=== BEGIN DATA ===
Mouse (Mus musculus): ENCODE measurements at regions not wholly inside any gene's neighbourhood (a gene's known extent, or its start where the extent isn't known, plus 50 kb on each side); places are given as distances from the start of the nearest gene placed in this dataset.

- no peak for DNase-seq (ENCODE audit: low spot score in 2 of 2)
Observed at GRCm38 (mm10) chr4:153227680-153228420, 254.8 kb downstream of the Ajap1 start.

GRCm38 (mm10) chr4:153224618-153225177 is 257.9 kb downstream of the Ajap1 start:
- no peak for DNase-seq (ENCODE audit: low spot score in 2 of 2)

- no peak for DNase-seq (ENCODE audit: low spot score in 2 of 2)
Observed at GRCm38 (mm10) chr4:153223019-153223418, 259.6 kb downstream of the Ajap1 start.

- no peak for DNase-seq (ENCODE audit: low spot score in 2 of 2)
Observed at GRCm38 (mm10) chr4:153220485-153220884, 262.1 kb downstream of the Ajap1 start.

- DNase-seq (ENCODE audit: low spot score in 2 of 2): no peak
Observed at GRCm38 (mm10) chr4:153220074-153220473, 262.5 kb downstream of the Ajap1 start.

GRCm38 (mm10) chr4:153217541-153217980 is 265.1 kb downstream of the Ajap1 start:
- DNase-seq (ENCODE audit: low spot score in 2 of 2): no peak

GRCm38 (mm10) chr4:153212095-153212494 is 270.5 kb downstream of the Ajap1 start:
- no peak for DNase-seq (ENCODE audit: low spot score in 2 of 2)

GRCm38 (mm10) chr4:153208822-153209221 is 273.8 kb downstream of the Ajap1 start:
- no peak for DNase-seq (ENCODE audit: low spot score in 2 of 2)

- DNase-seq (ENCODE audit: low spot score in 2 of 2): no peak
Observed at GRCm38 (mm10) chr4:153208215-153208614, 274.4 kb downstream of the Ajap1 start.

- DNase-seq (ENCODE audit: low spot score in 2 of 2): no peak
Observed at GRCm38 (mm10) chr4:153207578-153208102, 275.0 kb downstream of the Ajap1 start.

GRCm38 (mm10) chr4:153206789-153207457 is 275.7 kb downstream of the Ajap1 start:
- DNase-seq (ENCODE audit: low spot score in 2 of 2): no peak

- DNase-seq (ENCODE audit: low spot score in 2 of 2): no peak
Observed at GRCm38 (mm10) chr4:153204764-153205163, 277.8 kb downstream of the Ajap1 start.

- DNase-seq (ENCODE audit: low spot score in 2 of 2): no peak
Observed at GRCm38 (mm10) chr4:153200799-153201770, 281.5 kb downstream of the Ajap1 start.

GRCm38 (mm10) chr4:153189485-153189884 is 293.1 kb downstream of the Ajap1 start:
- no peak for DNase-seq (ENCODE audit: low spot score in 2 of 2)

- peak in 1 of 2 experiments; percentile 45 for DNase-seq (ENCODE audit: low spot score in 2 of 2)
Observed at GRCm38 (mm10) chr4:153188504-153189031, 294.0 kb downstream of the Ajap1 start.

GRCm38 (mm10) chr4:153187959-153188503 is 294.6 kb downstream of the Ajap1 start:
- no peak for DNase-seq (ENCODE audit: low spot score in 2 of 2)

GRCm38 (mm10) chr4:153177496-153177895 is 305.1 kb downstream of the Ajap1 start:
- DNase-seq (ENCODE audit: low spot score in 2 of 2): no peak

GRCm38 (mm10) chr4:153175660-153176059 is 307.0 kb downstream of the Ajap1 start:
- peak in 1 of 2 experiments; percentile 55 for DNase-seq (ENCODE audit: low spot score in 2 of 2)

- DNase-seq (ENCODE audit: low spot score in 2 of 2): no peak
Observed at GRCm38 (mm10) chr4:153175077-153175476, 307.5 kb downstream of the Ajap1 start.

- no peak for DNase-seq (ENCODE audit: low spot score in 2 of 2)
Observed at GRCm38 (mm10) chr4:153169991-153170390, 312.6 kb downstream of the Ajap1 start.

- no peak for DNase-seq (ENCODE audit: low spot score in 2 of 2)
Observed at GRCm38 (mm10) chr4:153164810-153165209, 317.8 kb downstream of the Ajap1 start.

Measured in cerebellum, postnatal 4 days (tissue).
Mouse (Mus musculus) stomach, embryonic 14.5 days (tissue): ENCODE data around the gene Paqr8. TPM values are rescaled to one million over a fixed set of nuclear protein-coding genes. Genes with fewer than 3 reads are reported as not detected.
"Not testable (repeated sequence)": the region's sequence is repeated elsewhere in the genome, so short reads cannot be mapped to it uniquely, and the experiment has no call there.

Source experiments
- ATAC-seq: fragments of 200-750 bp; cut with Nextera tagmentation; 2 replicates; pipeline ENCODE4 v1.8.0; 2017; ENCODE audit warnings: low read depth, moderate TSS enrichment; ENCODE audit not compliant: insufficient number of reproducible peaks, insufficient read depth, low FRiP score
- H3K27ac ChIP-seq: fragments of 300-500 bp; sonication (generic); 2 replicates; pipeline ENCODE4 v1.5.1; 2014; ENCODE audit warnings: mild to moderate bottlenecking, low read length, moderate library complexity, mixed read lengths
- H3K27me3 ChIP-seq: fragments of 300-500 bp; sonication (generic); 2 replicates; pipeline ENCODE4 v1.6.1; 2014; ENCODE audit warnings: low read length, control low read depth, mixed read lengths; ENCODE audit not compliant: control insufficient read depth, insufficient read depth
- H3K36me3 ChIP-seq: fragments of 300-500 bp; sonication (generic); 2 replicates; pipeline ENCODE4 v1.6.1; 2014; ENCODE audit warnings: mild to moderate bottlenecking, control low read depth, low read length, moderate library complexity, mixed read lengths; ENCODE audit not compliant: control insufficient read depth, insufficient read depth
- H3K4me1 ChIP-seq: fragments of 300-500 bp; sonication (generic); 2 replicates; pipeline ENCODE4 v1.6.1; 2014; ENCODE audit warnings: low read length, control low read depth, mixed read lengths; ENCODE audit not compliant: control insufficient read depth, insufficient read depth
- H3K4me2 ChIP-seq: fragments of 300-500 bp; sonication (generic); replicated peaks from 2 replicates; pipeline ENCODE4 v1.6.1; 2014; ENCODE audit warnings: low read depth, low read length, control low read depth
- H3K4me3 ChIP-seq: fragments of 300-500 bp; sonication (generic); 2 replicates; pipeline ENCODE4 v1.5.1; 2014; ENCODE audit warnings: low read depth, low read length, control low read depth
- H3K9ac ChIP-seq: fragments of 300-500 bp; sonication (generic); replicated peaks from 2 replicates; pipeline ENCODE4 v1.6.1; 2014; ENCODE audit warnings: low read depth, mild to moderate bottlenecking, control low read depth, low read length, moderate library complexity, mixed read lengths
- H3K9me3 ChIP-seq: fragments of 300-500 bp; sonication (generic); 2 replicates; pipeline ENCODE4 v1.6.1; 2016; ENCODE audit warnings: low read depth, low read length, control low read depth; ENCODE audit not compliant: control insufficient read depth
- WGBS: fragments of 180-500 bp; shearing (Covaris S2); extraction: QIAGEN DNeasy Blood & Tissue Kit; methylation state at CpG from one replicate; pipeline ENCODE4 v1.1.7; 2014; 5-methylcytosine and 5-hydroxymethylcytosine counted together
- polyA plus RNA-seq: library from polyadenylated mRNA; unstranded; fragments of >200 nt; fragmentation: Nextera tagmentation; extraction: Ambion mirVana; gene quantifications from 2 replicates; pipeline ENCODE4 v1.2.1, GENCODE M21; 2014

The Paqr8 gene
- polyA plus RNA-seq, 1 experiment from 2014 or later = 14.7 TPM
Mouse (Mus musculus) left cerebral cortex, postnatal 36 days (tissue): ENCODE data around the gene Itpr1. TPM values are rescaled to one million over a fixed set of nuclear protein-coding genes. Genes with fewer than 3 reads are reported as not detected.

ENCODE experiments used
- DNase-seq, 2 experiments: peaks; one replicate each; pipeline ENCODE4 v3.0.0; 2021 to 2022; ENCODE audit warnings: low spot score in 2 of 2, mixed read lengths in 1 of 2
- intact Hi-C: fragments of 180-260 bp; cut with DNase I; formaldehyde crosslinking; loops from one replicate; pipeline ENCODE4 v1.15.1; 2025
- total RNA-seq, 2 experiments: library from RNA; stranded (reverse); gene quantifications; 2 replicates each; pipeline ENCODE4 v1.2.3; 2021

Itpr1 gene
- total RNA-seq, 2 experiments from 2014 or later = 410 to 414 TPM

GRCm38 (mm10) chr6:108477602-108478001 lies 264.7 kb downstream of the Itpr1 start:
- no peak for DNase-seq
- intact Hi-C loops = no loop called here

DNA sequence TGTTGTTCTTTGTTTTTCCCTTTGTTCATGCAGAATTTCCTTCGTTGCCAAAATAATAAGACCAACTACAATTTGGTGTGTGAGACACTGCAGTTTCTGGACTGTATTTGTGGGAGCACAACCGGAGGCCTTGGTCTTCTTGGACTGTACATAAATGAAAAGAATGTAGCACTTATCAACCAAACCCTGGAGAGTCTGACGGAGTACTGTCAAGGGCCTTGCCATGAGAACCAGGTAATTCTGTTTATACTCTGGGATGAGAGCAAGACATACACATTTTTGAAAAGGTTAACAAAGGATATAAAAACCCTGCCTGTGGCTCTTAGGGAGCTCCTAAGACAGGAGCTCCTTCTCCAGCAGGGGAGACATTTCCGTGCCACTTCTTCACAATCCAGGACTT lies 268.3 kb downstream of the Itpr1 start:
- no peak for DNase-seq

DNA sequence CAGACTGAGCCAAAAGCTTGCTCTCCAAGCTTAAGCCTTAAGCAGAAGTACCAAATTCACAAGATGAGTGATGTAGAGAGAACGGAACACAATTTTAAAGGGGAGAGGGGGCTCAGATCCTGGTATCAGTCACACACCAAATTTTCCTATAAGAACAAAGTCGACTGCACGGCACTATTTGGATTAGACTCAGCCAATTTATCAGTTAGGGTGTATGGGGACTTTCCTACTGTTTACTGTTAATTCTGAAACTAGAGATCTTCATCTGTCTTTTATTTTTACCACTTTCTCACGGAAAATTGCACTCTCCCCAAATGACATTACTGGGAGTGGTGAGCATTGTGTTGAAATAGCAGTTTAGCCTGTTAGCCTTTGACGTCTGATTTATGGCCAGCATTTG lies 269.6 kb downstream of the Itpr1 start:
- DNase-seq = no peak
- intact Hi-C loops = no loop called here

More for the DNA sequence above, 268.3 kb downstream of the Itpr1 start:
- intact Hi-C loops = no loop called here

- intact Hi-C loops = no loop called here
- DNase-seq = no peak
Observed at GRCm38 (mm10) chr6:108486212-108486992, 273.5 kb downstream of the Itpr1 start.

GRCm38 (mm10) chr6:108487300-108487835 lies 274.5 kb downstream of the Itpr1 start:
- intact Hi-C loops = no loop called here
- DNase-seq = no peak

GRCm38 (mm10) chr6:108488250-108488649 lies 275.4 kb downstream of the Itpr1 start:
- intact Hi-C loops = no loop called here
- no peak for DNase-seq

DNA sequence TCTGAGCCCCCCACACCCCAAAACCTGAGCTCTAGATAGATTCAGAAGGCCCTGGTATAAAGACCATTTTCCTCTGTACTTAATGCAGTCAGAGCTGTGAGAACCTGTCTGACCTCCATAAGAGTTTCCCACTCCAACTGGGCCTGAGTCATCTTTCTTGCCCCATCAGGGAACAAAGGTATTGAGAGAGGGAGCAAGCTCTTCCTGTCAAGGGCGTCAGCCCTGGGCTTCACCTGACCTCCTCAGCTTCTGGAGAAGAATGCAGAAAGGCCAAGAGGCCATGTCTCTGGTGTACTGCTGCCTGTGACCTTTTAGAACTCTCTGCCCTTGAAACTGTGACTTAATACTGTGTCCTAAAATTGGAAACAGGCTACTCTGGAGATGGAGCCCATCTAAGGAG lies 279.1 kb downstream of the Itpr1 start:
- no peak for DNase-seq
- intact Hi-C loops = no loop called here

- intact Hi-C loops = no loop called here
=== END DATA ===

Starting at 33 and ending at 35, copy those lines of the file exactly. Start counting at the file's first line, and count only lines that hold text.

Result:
- no peak for DNase-seq (ENCODE audit: low spot score in 2 of 2)

GRCm38 (mm10) chr4:153177496-153177895 is 305.1 kb downstream of the Ajap1 start:
- DNase-seq (ENCODE audit: low spot score in 2 of 2): no peak